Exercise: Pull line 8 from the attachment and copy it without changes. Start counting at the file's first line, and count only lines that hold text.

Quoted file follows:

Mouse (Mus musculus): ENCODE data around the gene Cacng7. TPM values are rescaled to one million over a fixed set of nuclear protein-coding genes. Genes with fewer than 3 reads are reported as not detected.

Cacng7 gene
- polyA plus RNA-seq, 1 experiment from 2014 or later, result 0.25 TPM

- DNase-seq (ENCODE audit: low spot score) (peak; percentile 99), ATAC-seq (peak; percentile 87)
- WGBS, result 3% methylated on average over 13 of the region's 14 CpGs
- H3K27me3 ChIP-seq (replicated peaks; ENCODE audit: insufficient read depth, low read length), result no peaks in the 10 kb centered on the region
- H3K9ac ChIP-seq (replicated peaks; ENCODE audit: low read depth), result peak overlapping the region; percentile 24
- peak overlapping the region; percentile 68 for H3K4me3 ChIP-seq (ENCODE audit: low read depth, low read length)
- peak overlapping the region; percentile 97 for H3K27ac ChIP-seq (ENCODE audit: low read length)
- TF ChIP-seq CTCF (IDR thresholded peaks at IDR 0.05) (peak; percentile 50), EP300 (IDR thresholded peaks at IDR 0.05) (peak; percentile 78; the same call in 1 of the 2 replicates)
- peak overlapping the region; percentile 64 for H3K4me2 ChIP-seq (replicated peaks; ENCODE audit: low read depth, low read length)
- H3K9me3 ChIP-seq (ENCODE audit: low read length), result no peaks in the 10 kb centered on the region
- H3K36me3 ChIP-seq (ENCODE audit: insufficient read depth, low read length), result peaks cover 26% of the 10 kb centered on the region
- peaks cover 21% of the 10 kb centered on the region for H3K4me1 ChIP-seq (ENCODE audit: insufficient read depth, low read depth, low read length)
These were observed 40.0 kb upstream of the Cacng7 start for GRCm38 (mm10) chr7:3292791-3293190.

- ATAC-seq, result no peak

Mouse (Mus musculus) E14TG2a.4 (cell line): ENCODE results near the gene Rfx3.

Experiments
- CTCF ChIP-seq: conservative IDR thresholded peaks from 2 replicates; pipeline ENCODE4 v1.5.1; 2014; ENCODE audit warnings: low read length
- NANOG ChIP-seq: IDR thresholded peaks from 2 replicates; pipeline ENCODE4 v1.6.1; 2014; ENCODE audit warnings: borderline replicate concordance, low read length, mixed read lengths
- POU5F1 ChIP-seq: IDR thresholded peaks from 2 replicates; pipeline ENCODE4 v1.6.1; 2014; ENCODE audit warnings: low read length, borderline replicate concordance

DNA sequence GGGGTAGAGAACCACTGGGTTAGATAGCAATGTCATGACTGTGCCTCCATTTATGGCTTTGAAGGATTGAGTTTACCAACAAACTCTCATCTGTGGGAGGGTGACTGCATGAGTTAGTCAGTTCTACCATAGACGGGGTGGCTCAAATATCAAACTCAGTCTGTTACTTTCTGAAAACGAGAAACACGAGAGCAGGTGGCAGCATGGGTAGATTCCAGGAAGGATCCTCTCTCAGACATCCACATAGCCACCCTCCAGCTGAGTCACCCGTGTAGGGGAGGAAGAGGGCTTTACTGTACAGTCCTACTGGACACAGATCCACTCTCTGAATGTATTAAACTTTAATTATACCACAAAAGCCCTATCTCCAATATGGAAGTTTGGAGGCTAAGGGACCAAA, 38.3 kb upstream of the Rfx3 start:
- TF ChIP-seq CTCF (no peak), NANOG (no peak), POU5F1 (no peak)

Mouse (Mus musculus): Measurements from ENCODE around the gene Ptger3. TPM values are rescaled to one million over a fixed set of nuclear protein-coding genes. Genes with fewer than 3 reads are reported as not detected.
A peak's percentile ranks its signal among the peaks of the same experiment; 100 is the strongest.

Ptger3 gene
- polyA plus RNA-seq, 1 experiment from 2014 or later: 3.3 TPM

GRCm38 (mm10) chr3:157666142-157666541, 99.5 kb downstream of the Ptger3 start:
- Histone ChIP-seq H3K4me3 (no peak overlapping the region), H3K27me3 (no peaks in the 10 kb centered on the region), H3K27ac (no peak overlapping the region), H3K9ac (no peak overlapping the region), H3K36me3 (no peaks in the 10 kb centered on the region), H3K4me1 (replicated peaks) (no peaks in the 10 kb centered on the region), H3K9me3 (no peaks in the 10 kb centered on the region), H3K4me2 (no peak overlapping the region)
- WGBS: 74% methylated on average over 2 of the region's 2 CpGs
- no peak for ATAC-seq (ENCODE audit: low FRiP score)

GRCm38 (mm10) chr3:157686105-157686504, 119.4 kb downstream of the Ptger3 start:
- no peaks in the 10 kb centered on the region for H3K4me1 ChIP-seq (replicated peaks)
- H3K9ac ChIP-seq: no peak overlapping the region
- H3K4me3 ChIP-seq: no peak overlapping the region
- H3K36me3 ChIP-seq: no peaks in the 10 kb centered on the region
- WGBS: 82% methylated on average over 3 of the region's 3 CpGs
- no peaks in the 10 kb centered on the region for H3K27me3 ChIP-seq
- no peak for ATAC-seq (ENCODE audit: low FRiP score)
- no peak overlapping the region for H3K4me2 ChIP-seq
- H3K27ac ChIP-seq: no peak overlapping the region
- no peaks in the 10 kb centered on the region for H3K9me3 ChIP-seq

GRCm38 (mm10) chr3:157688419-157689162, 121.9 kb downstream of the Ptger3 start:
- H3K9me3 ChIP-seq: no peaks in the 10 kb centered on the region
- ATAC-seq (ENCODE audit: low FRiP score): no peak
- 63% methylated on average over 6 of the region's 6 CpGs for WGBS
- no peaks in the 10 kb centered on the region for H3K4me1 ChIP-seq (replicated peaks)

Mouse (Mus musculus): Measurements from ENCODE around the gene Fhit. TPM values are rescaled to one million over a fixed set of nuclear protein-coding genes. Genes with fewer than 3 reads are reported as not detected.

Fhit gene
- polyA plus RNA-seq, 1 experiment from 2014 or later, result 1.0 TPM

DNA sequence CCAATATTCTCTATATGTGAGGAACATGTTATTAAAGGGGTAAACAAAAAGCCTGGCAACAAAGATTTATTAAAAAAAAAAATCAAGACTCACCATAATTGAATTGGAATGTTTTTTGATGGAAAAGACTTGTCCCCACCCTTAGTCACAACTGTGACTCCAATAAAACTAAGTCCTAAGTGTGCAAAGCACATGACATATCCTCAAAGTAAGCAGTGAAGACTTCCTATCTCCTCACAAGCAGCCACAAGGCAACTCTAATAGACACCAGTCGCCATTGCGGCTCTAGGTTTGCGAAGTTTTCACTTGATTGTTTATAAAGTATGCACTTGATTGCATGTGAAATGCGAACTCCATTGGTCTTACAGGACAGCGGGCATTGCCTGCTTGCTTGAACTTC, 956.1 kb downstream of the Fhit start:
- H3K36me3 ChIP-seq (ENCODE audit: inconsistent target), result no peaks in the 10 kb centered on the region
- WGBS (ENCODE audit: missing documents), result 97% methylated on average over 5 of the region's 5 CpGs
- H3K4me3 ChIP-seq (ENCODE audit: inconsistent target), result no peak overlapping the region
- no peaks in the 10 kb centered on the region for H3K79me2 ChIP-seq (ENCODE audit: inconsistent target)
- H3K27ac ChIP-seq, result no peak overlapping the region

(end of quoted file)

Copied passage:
- peak overlapping the region; percentile 68 for H3K4me3 ChIP-seq (ENCODE audit: low read depth, low read length)